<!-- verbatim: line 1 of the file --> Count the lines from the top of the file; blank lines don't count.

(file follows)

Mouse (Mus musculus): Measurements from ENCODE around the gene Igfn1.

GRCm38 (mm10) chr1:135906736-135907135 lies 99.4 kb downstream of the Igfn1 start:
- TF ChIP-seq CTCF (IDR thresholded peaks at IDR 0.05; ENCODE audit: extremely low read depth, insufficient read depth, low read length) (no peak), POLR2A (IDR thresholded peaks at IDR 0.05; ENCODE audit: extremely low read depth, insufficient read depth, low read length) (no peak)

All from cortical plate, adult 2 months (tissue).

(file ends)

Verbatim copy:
Mouse (Mus musculus): Measurements from ENCODE around the gene Igfn1.